“We conclude that maintained physical activity into middle and old age protects against many aspects of immune aging which are in large part lifestyle driven.”


Ref: Arora Duggai et al. (2018). Major features of immunesenescence, including reduced thymic output, are ameliorated by high levels of physical activity in adulthood. Aging Cell Journal.

Sudden Increase in Training Intensity Increases Risk of Injury

A Sudden Increase in Training Intensity Increases Injury Rates


As the evenings are becoming brighter people are turning their thoughts towards getting outdoors for exercise. It may even be time to get the running shoes on again. At this time of year, people tend to present with overload type injuries induced from a sudden increase in exercise intensity.

A recent study published in the British Joournal of Sports Medicine suggests that a sudden increase in training intensity is associated with a significant increased injury risk. This research showed that a very- high 2-week average acute:chronic workload ratio (≥1.54) was associated with the greatest risk of injury (28.6% injury risk). In other words, an increased in training intensity above the normal for that person is associated with a significant increased injury rate of almost 30%. This research was performed in professional athletes but it is possible that the average person may be at even greater risk of increasing injury risk due to a lack of muscular adaptation & conditioning. The takehome message is to increased the intensity gradually. Many an exercise plan has been cut short due to injury. Adequate planning is key to preventing this from happening.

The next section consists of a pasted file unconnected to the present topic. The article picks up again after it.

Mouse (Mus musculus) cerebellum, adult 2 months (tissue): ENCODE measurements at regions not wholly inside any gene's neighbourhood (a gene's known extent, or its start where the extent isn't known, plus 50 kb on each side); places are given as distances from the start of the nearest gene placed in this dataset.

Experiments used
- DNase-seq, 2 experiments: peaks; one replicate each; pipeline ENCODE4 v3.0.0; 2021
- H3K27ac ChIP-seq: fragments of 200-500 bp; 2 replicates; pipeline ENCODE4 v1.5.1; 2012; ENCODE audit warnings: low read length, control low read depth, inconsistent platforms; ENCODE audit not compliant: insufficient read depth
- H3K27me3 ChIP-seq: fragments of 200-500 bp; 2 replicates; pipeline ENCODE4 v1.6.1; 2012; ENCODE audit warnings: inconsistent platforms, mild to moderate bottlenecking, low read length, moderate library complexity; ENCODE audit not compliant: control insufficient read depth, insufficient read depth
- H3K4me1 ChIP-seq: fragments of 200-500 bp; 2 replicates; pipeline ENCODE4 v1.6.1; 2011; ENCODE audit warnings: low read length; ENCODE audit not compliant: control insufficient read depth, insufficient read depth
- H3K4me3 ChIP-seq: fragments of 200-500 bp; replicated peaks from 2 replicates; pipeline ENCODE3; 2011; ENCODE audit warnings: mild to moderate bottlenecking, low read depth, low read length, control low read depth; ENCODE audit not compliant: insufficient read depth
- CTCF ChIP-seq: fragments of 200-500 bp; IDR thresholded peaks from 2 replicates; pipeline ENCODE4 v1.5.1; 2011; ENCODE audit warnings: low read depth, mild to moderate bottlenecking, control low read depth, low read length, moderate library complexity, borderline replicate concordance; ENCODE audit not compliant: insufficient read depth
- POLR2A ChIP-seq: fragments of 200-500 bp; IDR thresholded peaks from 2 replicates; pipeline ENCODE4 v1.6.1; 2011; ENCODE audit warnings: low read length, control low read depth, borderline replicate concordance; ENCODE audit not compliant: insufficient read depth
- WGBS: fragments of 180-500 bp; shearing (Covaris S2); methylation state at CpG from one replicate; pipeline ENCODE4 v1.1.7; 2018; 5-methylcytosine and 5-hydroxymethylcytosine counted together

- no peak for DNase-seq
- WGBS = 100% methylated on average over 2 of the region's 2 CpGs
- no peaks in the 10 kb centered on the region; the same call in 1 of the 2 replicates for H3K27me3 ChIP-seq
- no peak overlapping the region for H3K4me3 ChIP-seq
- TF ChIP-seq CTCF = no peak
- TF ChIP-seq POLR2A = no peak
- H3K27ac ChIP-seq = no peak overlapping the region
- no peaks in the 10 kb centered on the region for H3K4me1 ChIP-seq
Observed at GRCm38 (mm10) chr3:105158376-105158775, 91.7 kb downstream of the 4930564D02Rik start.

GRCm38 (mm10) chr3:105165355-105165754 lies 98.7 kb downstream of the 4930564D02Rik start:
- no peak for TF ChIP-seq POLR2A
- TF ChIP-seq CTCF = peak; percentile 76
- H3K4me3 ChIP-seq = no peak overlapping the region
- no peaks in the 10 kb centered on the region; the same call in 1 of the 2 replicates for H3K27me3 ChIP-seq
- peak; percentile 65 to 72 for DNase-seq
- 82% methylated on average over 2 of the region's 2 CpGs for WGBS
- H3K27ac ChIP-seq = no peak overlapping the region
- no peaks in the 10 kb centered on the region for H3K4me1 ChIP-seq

Hip & Knee Arthritis

Low Prevalence of Hip and Knee Arthritis in Active Marathon Runners.

A frequent comment from patients is that they avoid running as they are fearful that this will cause “wear & tear” of the knees or hips. A consequence of this ‘loading equals degeneration’ mindset is that there is a general perception that running will give rise to early arthritis. This would appear to be logical when one considers the “pounding’ of the joints induced from long distance running such as occurs during a marathon. The evidence on this topic; however, does not necessarily back up this theory.

Several studies have show that distance runners do not have a higher incidence of hip & knee arthritis than non-runners. A recent study by Ponzio et al. (2018) found that marathon runners had a lower incidence of hip and knee arthritis when compared with the general population. Arthritis prevalence was 8.8% for the marathon running group. This was significantly lower than the prevalence in the matched U.S. population, which was 17.9%. The avaerage age of the study participants was 48 years of age and the group ran an average of 36 miles weekly. The non-marathon running group were matched by age, sex, body mass index (BMI), and physical activity level. The authors concluded that there was no significant risk associated with running duration, intensity, mileage, or the number of marathons completed.